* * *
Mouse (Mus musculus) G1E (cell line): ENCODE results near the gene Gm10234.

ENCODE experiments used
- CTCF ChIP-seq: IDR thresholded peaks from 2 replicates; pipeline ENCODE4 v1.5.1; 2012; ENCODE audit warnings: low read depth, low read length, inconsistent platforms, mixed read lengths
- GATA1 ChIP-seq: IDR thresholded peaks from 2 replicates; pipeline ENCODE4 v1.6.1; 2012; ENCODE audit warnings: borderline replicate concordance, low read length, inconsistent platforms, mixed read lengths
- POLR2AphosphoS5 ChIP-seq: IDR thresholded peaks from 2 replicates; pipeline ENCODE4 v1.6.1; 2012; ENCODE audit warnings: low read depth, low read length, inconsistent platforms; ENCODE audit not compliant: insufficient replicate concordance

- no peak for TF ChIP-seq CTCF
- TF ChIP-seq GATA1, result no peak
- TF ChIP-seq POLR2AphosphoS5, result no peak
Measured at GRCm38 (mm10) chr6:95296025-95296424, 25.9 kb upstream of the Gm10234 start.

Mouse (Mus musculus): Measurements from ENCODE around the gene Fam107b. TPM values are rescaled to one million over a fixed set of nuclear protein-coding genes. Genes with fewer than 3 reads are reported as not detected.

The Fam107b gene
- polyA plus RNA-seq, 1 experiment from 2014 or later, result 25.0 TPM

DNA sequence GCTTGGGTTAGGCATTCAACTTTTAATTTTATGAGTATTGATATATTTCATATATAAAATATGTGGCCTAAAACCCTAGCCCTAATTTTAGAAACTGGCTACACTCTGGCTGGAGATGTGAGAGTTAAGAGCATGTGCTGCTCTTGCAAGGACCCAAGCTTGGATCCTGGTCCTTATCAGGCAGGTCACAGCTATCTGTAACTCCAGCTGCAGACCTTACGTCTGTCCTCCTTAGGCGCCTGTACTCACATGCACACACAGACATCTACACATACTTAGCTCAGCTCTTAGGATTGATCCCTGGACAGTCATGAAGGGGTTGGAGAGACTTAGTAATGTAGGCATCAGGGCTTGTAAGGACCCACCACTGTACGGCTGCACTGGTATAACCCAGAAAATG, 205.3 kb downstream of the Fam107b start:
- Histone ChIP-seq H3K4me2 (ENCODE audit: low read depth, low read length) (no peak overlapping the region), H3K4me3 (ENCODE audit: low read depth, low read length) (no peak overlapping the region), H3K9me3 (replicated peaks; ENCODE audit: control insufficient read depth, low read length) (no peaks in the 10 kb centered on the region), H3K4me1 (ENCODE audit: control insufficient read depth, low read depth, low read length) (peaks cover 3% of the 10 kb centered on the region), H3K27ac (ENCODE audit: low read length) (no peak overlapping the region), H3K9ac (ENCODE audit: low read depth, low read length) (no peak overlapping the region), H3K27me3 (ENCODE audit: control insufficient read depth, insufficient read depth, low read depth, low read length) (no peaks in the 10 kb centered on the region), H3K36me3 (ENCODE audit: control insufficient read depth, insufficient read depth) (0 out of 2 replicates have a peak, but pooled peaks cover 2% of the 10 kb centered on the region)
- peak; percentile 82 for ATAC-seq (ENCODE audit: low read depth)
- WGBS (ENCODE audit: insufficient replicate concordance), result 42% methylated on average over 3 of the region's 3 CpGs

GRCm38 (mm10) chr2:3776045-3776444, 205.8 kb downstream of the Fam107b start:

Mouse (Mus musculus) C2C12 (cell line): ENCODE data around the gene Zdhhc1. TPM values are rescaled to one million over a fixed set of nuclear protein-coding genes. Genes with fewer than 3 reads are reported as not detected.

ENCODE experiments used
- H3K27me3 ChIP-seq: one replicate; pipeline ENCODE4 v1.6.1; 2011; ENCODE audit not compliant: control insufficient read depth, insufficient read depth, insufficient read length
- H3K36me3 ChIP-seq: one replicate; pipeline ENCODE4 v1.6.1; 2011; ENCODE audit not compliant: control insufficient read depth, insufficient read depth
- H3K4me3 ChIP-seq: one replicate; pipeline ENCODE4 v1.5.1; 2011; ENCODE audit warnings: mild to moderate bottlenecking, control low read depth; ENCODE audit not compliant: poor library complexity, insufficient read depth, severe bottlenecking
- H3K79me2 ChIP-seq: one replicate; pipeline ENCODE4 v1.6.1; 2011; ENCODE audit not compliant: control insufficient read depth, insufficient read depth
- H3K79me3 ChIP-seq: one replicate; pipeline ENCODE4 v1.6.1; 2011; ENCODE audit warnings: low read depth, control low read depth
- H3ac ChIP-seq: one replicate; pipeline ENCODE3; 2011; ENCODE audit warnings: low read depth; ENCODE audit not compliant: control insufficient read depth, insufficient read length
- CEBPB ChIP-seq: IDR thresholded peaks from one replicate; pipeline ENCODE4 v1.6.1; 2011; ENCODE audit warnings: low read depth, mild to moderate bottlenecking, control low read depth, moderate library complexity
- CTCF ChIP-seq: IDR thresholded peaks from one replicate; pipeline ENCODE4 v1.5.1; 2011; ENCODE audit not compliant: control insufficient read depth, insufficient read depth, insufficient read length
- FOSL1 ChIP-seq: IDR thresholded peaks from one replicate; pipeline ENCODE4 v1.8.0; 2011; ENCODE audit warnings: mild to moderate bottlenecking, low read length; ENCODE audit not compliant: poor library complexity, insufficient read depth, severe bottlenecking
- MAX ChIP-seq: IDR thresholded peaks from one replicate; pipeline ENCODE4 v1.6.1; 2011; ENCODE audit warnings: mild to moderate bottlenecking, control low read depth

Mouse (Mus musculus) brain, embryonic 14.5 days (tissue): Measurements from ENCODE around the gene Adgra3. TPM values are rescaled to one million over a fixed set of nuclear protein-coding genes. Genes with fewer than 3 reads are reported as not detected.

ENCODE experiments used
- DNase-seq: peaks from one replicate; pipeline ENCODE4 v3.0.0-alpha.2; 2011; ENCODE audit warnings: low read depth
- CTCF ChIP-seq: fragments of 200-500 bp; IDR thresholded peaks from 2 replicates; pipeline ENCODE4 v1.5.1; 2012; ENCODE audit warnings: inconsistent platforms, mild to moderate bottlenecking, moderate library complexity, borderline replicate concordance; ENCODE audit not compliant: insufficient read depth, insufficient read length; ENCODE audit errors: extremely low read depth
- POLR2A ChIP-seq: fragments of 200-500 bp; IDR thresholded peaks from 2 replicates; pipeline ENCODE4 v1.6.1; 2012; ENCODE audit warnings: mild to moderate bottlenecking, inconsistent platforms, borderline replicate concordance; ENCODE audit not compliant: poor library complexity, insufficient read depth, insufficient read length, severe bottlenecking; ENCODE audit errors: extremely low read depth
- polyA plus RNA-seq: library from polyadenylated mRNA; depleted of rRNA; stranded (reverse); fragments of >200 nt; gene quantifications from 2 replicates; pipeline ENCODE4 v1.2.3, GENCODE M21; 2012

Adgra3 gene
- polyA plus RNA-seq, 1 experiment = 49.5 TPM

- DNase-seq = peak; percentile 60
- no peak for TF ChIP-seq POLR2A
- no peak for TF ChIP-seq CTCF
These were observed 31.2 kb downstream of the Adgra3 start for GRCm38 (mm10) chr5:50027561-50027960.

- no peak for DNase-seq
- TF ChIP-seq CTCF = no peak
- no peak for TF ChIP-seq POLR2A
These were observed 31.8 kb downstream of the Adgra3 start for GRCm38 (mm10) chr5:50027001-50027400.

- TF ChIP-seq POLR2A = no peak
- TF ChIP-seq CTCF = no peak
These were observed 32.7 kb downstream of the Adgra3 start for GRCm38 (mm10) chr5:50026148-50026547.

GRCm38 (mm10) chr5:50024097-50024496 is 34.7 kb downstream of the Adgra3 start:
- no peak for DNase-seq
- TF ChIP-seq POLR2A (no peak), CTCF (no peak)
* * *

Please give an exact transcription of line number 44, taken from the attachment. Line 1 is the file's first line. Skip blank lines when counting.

- no peak for TF ChIP-seq POLR2A